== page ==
Is protesting the President-elect the right thing to do?


by Zack Downing, Staff Writer

In a year where the Chicago Cubs won the World Series and Leonardo Dicaprio won an Oscar, the winner of the presidential election ended up being the biggest surprise.

On Nov. 8, Donald Trump snatched the presidency away from Hillary Clinton in what has been called the biggest political upset in the history of the United States.

The reactions from Americans have been all over the map. Trump supporters rejoiced and acted like they expected it all along. Newscasters were stunned on live television, and celebrities made long, melancholic posts on Facebook about the state of humanity.

Many of Hillary’s supporters did that as well, posting all over the internet about how distraught they were. However, most of them woke up the next day and continued their lives as if nothing had happened.

Not all opponents of Trump sat quietly, though. Following the election, there were mass protests all over the country fighting the election results.

Crowds of people marched through the city, chanting sentiments like, “Not my president!” against their president-elect. Some protests even got violent, with enough aggression to be categorized as riots.

The wave of protests was met with just as much controversy as the man who triggered them.

Some claimed that the protests were outrageous and unnecessary, and that the election results should be accepted.

Others defended the protests and said that Trump supporters would have done the same thing against Hillary.

Never in history has a presidential election been met with such widespread organized protests.

Do the protests prove that Trump is the worst president-elect we’ve ever had, or do they prove that Hillary’s supporters are immature and cry when they don’t get their way?

Now, it is true that this generation of new voters is perhaps the most thin-skinned, entitled, and stubborn group the voting booths have ever seen.

They took Bernie and Hillary’s losses not in an open minded way, but as world-ending events that would somehow ruin their lives.

That being said, I still think the anti-Trump protests were ultimately not a bad idea.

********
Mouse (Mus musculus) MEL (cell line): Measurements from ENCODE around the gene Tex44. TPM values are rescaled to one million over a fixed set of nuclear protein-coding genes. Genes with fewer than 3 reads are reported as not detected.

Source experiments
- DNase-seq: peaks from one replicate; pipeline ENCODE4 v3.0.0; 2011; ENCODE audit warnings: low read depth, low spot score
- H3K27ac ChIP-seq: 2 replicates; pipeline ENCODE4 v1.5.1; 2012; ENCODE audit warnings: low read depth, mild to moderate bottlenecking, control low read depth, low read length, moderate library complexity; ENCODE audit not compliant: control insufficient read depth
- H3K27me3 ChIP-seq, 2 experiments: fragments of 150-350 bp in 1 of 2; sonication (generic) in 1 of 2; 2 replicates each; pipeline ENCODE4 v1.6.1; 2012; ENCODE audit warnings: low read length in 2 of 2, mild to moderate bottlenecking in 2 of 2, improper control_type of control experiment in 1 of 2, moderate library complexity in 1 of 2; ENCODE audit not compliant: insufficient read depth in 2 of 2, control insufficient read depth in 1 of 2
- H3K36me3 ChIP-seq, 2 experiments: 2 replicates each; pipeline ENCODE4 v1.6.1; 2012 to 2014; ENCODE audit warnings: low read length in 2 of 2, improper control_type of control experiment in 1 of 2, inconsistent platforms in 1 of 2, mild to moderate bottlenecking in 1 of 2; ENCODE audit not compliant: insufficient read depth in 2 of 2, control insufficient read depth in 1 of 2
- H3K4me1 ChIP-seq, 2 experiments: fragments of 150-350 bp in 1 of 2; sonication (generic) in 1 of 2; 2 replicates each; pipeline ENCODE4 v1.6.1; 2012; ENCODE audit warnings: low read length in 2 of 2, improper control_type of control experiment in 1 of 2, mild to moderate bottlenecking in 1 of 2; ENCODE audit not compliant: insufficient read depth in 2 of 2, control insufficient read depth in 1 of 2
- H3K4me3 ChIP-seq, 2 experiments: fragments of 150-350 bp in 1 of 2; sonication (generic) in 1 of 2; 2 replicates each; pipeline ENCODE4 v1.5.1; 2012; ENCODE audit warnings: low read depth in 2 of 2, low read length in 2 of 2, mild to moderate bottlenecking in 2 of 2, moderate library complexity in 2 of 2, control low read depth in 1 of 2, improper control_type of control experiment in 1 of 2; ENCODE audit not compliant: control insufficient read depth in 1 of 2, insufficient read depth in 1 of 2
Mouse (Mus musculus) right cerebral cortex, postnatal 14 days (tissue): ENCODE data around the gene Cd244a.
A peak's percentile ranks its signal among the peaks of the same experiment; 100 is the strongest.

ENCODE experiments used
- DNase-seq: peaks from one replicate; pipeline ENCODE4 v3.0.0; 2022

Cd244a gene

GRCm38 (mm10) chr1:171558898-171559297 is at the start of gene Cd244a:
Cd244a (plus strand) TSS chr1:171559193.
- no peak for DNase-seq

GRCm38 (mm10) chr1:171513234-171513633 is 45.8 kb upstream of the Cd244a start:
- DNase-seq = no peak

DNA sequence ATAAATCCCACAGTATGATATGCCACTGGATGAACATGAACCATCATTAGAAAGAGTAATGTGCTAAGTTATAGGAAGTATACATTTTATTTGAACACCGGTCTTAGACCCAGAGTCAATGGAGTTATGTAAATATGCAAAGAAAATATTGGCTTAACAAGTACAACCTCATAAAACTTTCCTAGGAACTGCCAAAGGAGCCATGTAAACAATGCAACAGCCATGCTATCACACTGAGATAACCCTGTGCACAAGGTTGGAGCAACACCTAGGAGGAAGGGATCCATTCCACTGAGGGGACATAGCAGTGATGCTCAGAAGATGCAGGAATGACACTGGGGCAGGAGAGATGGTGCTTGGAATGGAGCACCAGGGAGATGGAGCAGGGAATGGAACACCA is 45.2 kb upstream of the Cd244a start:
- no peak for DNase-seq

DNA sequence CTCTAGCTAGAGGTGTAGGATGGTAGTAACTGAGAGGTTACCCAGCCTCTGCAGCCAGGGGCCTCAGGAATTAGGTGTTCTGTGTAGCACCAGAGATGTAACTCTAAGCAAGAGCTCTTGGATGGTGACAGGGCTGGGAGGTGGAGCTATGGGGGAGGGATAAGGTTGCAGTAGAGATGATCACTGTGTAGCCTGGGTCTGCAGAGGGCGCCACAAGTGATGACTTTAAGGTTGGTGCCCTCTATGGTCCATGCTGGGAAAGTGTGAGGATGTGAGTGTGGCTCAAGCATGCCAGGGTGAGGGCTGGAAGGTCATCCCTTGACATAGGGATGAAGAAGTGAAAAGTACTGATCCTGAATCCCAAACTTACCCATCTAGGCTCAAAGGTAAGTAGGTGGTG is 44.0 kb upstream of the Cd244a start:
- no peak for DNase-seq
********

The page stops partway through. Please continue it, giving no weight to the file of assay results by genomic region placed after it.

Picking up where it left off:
It definitely communicated the message that people weren’t simply unhappy with the election results, they were angry.

The Executive Office has never seen revolt like this, and it’s hurt Trump’s reputation even more than ever.

Now, I don’t condone the violence that has been seen at some of the events. Peaceful protesting is effective, but once you start hurting people and property, you become the bad guy.

Another problem with the protesters’ attitudes is that a lot of them think the protests will somehow change the tide of the election; that somehow the government will see them and say, “Hey, maybe we should switch presidents.”

That can’t and won’t happen.

Putting forth your opinion in a public setting is great, but stop acting like you’re waging war on the vote count. Your candidate lost, their candidate won, democracy works that way.

The public’s outcry against Trump doesn’t mean anything when a few weeks ago the public outcried for him while he was still just a candidate.

Another thing I must mention, I’m sick of people blaming the Electoral College for Trump’s victory.

Many unorthodox ingredients led to his win, but the political system of our country isn’t one of them.

The “Electoral College” in itself is a misleading name. In reality, it’s 50 different state elections that combine into the entire United States’ vote.

Trump won the right states and campaigned more intelligently, and because of his strategies he won. Hillary never even visited Wisconsin, an important state she lost.

If the Electoral College benefits anyone, it’s the Democratic Party anyways. They have California in the bag every election, with 55 electoral votes.The real reason Hillary lost isn’t a rigged election or nationwide racism, it was voter apathy.

You see passionate Trump supporters all over TV, you probably know some, and the South is full of them. Where have you ever seen a passionate Hillary supporter? We live in the most liberal state in the U.S., and yet I have never met someone who was crazy about her.

If the protesters have anyone to blame for her loss, it’s themselves. Where were they before the election? There were no giant Hillary rallies, no calls to action, no one was on the side of the street with Hillary signs. They all thought the election was in the bag, and because of that we had the biggest upset in history.

Maybe anti-Trump protests should have taken place before the election, when it actually would have mattered. That would have made more sense.

In conclusion, the protests are good for communicating a message, but bad for making a difference.

Trump’s our president for the next four years, and you’re gonna have to vote next time to stop it from being eight.

Photo Courtesy: Brian Sousa


Leave a Reply